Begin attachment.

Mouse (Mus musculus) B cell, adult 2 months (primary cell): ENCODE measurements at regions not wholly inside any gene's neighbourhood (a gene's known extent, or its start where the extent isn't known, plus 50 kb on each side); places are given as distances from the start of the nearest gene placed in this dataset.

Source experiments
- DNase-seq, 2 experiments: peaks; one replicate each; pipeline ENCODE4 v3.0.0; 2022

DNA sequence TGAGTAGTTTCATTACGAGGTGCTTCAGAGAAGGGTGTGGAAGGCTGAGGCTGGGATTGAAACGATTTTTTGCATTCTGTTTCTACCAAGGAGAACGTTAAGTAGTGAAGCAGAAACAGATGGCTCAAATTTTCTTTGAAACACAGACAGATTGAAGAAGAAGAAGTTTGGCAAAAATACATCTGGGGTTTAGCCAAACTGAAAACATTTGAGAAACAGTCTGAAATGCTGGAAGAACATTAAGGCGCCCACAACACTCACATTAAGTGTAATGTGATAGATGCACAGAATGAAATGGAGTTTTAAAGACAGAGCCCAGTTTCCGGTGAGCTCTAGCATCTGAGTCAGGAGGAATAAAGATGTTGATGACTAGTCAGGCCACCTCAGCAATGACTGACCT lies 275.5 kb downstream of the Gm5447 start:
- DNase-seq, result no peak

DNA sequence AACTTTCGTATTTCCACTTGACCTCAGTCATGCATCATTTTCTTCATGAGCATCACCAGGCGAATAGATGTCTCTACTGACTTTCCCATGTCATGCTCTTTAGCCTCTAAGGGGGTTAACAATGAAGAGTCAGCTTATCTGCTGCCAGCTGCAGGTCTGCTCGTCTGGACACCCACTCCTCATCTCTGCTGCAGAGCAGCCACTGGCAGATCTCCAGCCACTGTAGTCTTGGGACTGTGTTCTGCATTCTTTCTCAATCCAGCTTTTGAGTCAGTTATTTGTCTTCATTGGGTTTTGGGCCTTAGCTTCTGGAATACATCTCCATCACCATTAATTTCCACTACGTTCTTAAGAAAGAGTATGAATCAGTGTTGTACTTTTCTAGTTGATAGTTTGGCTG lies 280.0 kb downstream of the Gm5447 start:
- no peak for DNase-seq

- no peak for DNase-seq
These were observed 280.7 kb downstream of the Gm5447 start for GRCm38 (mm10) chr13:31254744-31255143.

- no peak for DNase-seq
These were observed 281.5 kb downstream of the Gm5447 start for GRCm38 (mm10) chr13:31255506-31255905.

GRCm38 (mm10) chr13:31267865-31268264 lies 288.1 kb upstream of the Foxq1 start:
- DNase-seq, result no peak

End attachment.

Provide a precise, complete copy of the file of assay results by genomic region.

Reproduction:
Mouse (Mus musculus) B cell, adult 2 months (primary cell): ENCODE measurements at regions not wholly inside any gene's neighbourhood (a gene's known extent, or its start where the extent isn't known, plus 50 kb on each side); places are given as distances from the start of the nearest gene placed in this dataset.

Source experiments
- DNase-seq, 2 experiments: peaks; one replicate each; pipeline ENCODE4 v3.0.0; 2022

DNA sequence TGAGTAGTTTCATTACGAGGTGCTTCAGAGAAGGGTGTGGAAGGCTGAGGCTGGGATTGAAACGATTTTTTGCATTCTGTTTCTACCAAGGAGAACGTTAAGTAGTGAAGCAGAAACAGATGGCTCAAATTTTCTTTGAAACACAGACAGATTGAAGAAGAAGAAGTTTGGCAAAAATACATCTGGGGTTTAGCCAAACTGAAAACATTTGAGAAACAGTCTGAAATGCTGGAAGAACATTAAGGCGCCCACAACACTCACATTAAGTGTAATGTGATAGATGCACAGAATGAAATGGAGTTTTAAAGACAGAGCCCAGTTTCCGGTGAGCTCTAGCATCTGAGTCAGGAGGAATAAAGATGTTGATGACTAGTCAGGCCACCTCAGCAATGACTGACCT lies 275.5 kb downstream of the Gm5447 start:
- DNase-seq, result no peak

DNA sequence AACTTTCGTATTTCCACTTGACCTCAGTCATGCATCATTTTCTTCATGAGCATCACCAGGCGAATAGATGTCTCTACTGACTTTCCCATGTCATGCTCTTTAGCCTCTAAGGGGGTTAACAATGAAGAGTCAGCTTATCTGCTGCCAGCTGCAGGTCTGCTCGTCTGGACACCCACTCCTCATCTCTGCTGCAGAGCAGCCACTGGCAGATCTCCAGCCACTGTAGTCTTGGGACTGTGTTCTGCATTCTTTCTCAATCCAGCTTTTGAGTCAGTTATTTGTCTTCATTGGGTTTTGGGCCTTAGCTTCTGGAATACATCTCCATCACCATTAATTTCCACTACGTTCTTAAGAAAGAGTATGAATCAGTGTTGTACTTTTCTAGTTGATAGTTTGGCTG lies 280.0 kb downstream of the Gm5447 start:
- no peak for DNase-seq

- no peak for DNase-seq
These were observed 280.7 kb downstream of the Gm5447 start for GRCm38 (mm10) chr13:31254744-31255143.

- no peak for DNase-seq
These were observed 281.5 kb downstream of the Gm5447 start for GRCm38 (mm10) chr13:31255506-31255905.

GRCm38 (mm10) chr13:31267865-31268264 lies 288.1 kb upstream of the Foxq1 start:
- DNase-seq, result no peak